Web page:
If the European Union bans Russian oil, President Vladimir Putin may have to count more on China and India, while some other Asian buyers are able to process the kind of crude oil that Europe usually buys.
EU leaders have agreed to follow a partial embargo on Russian crude oil shipped at sea, with Putin spending up to $ 10 billion a year on potentially lost export earnings.
Although it could eventually leave more of Russia’s flagship Ural crude – an oil brand that was popular in Europe – in need of a new home, there will be limited buyers in Asia. This is because the grade cannot be easily refined in large quantities in countries like Sri Lanka and Indonesia where there is no sophisticated processing and blending capacity to handle high sulfuric type oils, traders say.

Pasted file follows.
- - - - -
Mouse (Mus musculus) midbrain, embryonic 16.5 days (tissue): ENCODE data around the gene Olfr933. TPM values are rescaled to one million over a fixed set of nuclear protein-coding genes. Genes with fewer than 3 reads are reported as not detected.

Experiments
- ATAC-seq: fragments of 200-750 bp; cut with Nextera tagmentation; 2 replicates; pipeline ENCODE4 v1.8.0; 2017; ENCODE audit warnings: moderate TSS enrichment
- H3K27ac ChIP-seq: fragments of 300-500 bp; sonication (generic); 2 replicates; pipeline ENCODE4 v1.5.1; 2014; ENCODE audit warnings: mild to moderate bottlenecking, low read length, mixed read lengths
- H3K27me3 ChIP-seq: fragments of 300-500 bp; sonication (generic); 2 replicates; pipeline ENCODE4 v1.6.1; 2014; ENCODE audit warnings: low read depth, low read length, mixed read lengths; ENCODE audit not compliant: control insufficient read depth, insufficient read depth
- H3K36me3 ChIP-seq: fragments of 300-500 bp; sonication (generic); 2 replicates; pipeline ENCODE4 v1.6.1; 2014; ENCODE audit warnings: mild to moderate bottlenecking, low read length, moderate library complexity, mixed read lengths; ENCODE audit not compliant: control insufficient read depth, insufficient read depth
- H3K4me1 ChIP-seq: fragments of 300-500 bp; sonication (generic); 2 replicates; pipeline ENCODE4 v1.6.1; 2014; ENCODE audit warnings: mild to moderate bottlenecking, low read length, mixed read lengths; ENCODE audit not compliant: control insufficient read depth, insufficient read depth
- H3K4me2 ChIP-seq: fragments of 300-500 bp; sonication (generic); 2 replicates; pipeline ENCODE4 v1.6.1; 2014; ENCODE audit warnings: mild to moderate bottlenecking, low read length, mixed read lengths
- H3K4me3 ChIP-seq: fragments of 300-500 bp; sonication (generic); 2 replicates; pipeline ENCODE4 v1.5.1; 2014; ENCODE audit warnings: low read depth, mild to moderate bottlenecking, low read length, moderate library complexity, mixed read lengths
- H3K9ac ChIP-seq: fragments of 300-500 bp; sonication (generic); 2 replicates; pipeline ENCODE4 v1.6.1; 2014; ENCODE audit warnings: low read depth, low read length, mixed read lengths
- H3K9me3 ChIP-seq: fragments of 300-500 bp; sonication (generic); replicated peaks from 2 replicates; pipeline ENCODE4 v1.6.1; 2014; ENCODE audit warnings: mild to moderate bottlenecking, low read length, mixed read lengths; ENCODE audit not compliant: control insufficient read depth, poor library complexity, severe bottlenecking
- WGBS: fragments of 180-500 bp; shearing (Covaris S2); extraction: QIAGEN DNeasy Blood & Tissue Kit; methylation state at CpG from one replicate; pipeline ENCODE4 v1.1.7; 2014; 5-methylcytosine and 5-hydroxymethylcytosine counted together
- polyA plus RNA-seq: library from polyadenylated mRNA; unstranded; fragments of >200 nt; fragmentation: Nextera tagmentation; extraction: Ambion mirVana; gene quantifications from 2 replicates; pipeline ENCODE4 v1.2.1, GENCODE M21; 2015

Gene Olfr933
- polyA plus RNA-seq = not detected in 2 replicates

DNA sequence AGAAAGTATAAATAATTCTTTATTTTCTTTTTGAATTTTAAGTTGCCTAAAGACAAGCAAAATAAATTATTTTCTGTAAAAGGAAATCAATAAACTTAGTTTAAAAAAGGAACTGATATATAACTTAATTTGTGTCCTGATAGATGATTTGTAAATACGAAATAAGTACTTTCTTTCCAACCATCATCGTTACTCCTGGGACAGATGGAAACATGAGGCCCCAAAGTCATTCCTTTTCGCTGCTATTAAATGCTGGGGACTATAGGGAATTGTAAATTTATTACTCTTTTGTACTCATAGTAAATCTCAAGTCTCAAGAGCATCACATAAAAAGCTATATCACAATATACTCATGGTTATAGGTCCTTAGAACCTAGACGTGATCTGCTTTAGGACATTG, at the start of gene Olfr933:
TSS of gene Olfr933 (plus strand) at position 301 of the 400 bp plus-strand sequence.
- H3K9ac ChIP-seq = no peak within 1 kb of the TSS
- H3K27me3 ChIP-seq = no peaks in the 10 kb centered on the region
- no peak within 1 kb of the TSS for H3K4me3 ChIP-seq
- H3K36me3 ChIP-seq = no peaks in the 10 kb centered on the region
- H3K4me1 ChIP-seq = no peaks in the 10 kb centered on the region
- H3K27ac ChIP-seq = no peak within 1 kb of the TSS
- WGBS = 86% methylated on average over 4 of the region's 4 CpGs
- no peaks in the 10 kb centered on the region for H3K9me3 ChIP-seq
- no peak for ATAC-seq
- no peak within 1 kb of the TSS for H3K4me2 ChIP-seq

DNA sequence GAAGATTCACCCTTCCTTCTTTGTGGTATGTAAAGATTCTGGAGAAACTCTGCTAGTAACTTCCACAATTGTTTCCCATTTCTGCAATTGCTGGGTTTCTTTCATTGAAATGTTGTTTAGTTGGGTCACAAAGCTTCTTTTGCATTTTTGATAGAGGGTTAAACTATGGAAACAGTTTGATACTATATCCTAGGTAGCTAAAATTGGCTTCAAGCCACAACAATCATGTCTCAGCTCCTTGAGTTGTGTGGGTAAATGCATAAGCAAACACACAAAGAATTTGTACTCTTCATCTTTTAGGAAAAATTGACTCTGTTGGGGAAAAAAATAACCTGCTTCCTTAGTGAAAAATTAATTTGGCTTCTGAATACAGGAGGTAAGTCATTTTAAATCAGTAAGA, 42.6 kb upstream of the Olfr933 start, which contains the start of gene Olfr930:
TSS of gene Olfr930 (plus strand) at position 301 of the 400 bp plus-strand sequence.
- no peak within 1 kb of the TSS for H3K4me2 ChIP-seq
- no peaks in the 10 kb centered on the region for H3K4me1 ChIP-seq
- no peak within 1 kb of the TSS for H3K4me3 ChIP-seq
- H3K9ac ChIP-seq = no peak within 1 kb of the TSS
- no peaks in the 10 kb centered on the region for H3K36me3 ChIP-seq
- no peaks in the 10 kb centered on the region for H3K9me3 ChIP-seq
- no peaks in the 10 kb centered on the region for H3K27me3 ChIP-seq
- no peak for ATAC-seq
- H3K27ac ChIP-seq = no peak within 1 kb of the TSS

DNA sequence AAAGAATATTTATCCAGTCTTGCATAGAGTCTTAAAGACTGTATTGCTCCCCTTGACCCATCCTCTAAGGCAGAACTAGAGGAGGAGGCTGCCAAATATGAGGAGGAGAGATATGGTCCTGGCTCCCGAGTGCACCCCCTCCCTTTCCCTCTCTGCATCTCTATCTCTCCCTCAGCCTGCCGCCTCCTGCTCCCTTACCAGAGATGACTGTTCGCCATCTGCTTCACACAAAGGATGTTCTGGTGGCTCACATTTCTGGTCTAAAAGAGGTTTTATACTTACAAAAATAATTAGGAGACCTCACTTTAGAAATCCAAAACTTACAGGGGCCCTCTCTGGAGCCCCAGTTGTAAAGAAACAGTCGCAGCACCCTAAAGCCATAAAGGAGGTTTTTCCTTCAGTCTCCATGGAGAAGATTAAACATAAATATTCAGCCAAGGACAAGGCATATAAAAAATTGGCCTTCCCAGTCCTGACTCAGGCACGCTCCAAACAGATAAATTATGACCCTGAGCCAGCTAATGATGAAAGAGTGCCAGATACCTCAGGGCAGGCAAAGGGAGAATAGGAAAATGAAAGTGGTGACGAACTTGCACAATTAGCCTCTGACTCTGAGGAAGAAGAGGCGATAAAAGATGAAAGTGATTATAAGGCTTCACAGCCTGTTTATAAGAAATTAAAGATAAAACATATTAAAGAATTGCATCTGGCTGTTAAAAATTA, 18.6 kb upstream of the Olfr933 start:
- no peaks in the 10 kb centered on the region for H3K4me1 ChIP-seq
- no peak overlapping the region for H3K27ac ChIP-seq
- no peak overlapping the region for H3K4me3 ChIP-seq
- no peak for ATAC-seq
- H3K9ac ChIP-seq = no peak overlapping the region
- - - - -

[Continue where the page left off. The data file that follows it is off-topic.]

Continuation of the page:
This could raise additional barrels for China and India, which have refineries that can process the Urals. Emerging from Shanghai’s month-long lockdown, Chinese state-owned and private refineries may have renewed appetite for more purchases from Russia, traders say.
However, while China and India are likely to have a limit on how much they can actually buy, the two countries have already amassed record amounts of Russian oil that has been consistently avoided by Europe since the Ukraine invasion.
(Except for the title, this story was not edited by NDTV staff and was published from a syndicated feed.)